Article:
History of Messinia

Lelegas, ancestor of Laconians, is said to be the genitor of the first settlers of Messinia the settlement of which goes back to at least the last years of Stone Age (around 3000 B. C.). Achaeans were at the place in about 1600 B.C. coming from Thessaly. We recount the story at the time that Atreides had Laconia.
Then, the largest part of Messinia belonged to Laconia while on the west coast and till River Alfeius to the north, the state of Pylos extended. A natural gate to the west, Pylos flourished being the central port for merchandises of Mycenaean Kingdom including the stations of South Italy and Sicily. There must have been a great problem for the area when the ports of West Mediterranean were missed from Achaeans. Therefore, Pyleans orient towards the East. Nestor, in old age, accepted to follow the others to Troy expedition. Troy fell but the extended area of Assouva, in which Troy was, was never defeated by Achaeans. Between the end of 9th to 8th century, King Teleclos of Sparta set a trap against Messinian leaders but he himself fell in the trap. So, the defeat of Messinia was postponed. Spartans resumed when they had conquered the whole area of Laconia. There were two kings at the time in Messinia: Antiochus being opposed to the idea and Androcles who proposed for amendments to be made. The disagreement resulted in civil conflict which ended with the death of Androcles. When Antiochus died as well, Spartans prepared an army in secret and raided Messinia at no notice at all. It was the year 735 B.C. and the Messinian War A destined to last for twenty years started. The first years Spartans would raid, loot and desert. The situation remained the same for the next years till 726 B.C. After consultation with Arcades, Messinians answered Spartan raids with their counter raids and Laconia’s loot. A big battle took place in 722 B.C. The Messinians won but at a heavy cost. For the following 150 years, Messinia would be tied to Sparta. The outbreak which was the cause for the start of Messinian War C (n. “History of Laconia” Creating enemies) ended with a new victory on the side of Spartans. It was then that Athens offered Naupactus to Messinian refugees (459 B.C.). A century about later, in 371 B.C., Sparta was at war with Thiva. Mantineia was restored while 40 settlements made up the population of Megalopolis created at the time. In 369 B.C., Epaminondas arrived in Messinia. He raised the citizens and built Messini. He walled it and made it the centre of the revolution against Sparta. Messinians rushed to settle it. Spartans rushed to capture it but they failed. From the 8th century, Messinians started establishing seaside settlements which would develop to new cities. Kalamata, Arcadia (in ancient Kyparissia), Navarino on the site of present Pylos were founded. Methoni and Koroni were evolved to mighty forts. The castles of Koroni and Methoni passed to Venetian hands after 1204. When in Turkish possession, the Peloponnese was split into seven sectors, in the west Messinia the prefecture of Methoni was set with the city of Methoni as the capital. Kalamata was the first city to be liberated in the Greek Revolution of 1821. Soon, the whole Messinia except the castles of Methoni and Koroni would follow.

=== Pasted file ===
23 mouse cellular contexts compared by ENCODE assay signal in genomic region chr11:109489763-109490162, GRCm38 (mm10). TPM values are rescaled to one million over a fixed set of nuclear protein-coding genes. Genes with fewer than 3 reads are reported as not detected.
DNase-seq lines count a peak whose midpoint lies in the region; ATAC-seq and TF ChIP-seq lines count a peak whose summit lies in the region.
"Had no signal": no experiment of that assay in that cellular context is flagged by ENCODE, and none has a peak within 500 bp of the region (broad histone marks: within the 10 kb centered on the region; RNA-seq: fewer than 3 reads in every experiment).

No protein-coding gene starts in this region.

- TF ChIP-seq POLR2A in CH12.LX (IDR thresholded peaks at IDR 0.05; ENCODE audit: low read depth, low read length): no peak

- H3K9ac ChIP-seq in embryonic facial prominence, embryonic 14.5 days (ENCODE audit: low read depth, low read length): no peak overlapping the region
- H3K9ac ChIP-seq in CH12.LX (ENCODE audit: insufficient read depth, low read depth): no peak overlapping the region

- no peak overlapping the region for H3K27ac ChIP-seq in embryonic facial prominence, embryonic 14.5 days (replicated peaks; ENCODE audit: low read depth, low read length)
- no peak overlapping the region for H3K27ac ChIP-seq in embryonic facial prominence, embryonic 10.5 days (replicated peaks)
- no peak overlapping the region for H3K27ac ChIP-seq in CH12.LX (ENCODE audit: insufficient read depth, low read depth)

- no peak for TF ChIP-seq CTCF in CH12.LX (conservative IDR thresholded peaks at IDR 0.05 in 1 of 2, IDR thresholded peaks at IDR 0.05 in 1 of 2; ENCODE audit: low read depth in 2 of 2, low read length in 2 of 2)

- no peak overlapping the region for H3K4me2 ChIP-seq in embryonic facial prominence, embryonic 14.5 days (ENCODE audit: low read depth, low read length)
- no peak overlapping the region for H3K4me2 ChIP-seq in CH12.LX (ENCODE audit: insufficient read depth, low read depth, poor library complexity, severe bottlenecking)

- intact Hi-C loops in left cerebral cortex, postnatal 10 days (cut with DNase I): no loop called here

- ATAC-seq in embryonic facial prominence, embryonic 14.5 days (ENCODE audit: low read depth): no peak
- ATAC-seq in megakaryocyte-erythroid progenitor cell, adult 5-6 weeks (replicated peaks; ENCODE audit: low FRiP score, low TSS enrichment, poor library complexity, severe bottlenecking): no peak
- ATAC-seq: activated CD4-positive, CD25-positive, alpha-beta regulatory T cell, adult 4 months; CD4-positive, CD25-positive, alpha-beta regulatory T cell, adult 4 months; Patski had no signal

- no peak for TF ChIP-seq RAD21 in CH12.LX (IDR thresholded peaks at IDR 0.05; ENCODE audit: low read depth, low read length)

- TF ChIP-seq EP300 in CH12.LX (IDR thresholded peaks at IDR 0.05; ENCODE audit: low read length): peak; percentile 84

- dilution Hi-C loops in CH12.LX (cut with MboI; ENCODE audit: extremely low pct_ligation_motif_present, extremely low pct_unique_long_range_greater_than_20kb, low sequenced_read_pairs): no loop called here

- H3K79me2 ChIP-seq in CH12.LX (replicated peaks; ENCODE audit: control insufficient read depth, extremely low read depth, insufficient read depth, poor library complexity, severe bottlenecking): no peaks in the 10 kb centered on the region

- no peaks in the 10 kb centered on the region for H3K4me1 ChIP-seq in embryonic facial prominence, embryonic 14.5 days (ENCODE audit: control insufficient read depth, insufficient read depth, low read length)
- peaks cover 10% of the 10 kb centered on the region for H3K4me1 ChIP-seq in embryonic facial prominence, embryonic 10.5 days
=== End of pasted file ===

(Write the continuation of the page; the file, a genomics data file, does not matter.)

A.   Archeological Museum of Kalamata
Tel: 27210 63100


B.    Archeological Museum of Messinia
Tel: 27210 83485


C.   Archeological Museum of Pylos
Tel: 27230 22448


D.   Folklore Museum of Kalamata
Tel:  27210 28449


Recommended Hotels

Communicate Moel Travel and Conferences: 2106203614


Traditional dishes

Olive oil, olives, fruit, raisins, wine.



The municipality of Messinia is big enough and combines the sea with the mountainous landscape. There are many seaside picturesque villages, rivers such as Neda as well as the Vyrros Gorge.

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 1. Neda
 2. Vyrros Gorge


Conference Centers

Tel: Moel Travel and Conferences: 210 6203614